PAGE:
Thursday, 1 November 2012

Breaking Bad: Vince Gilligan On Meth And Morals



The great AMC drama series Breaking Bad stars Bryan Cranston as Walter White, a high-school chemistry teacher with financial problems. When White discovers he is suffering from terminal cancer he snaps and decides to use his chemistry background to pay for his medical expenses and to take care of his family’s future: he goes into partnership with a former student, played by Aaron Paul, and starts producing and dealing crystal meth.

Breaking Bad was created by Vince Gilligan, who previously worked as a producer and writer on The X-Files. In September 2011 Gilligan was interviewed on the NPR programme Fresh Air by Terry Gross who asked him where the idea for the critically acclaimed show came from, how he came to write convincingly about chemistry and the drug trade, and the direction of the final season.

‘I suspect it had something to do with the fact that when I came up with the idea for Breaking Bad, I was about to turn 40 years old, and perhaps I was thinking in terms of an impending midlife crisis,’ he says. ‘To that end, I think Walter White, in the early seasons, is a man who is suffering from perhaps the world’s worst midlife crisis.’

‘[Because] Walter White was talking to his students, I was able to dumb down certain moments of description and dialogue in the early episodes which held me until we had some help from some honest-to-god chemists,’ says Gilligan. ‘We have a [chemist] named Dr. Donna Nelson at the University of Oklahoma who is very helpful to us and vets our scripts to make sure our chemistry dialogue is accurate and up to date. We also have a chemist with the Drug Enforcement Association based out of Dallas who has just been hugely helpful to us.’


‘My writers and I took a former drug dealer to lunch and picked his brain for a couple of hours,’ says Gilligan. ‘I think he was moving large quantities of marijuana – not methamphetamine – but a lot of the same general philosophies apply to both in the sense of: How do you stay one step ahead of the police? How do you launder large quantities of cash? So things such as that, we seek professional help – just as we do with the chemistry.’

‘There will be 16 more episodes in Season 5. How much darker can Walt get? Is his journey complete – his journey along that arc from good guy to bad guy? At this point, it’s a tricky thing to answer,’ he says. ‘Probably a casual viewer to the show might think [the show is] about morality or amorality. I suppose that there are things that Walt does probably need to atone for – and perhaps he will, when it’s all said and done.’


In an extensive interview in 2010 Vince Gilligan discussed in detail his attitude towards writing and the writing process on Breaking Bad with Kasey Carpenter:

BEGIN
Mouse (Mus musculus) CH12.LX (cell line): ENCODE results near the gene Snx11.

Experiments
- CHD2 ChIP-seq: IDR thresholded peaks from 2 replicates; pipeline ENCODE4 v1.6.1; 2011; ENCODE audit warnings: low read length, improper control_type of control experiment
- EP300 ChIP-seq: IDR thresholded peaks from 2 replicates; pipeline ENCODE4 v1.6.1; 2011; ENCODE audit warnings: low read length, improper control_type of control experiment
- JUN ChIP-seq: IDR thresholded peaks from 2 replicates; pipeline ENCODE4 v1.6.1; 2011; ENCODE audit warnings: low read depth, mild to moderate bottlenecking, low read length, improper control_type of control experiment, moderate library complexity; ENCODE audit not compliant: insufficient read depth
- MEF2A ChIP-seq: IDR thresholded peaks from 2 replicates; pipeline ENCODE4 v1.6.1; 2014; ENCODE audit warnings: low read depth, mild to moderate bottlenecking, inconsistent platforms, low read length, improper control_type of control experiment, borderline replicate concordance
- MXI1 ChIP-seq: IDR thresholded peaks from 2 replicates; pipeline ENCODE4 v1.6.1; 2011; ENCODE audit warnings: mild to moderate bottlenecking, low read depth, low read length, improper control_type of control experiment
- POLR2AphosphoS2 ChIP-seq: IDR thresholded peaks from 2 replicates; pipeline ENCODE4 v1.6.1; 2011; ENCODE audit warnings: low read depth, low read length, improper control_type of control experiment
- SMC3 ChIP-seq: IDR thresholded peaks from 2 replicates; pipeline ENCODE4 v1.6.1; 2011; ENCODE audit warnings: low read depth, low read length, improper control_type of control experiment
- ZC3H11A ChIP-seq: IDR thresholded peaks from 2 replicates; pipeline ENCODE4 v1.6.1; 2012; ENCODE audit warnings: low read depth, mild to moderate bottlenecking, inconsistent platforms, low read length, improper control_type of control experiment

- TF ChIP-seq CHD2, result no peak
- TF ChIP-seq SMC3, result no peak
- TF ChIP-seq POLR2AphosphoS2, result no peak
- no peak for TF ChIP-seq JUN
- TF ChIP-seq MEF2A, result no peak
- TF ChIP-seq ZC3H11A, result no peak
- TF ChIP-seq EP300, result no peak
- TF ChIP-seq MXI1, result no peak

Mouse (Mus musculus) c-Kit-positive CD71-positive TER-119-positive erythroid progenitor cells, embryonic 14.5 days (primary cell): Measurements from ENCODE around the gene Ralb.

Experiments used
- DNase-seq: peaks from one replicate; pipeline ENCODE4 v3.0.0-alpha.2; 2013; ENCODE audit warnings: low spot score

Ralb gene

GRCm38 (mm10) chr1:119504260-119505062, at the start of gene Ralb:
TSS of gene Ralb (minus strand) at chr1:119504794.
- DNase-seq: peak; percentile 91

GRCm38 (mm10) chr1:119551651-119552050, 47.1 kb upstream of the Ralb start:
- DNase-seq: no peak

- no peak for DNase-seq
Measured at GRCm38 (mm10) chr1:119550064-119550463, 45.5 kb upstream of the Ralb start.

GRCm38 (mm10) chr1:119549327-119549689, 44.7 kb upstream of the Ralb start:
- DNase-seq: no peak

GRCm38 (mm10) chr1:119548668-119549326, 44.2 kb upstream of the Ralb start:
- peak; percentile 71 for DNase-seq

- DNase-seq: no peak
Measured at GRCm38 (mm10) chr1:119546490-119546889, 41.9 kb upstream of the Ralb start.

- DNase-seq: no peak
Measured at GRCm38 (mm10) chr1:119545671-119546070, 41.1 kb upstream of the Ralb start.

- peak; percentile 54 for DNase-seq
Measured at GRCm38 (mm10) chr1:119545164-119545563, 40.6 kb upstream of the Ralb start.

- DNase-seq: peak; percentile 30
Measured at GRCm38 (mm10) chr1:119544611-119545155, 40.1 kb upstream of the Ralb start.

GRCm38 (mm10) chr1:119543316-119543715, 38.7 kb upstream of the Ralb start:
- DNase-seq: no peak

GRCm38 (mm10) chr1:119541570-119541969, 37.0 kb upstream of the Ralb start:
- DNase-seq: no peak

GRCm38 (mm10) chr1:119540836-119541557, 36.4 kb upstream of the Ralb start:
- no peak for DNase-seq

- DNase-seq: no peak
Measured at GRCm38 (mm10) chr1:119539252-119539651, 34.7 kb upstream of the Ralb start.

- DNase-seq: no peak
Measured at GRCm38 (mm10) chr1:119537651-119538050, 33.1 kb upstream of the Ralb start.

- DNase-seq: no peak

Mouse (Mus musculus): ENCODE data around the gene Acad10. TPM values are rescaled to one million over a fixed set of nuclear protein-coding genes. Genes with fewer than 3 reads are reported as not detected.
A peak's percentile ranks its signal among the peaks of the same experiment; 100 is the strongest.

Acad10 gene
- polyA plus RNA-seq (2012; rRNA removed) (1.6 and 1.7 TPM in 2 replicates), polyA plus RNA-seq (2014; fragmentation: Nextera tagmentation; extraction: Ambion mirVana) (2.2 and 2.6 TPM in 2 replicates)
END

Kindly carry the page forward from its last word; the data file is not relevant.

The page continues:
VG: I always like hearing how other writers work. The way we do it is that the breaking of the episode is the hardest part, and the single most important part. We spend the most time on that. It’s very much an all hands on deck scenario. Back on The X-Files, when we did episodes that were stand alone episodes, writers could retreat to their separate offices and brainstorm, take walks, whatever - to figure out their episode. But with a show as serialized as Breaking Bad that just doesn’t work, so what we do is we sit around a big conference table in our very un-fancy offices here in Burbank, and it’s very much like being on a sequestered jury that never ends. Six writers and myself plus our writer’s assistant who, sort of like a court reporter, takes down the notes of what we’re saying on her laptop as we talk so every now and then if we need to pick through the chaff, we can find something good that we would’ve missed if she hadn’t have typed it down. It takes us about two weeks per episode to break it out, five days a week, Monday through Friday, seven to ten hours a day. And the average is pretty consistent, two weeks to break out an episode. We stare at these four three-by-five corkboards that ring the room, we fill one at a time, and when we get to the fifth episode in the cycle, we take number one down from the board and replace it, and so on. Two weeks per corkboard. Each board has: teaser, act one, act two, act three, act four - and brick by brick we build out these episodes, we write out on index cards with sharpies, and each card represents not necessarily a scene, but a beat within a scene so that a teaser will be five or six index cards, and each act will be somewhere between sixteen and eighteen cards, and we try to put as much detail as possible into this portion of the creating of the episode.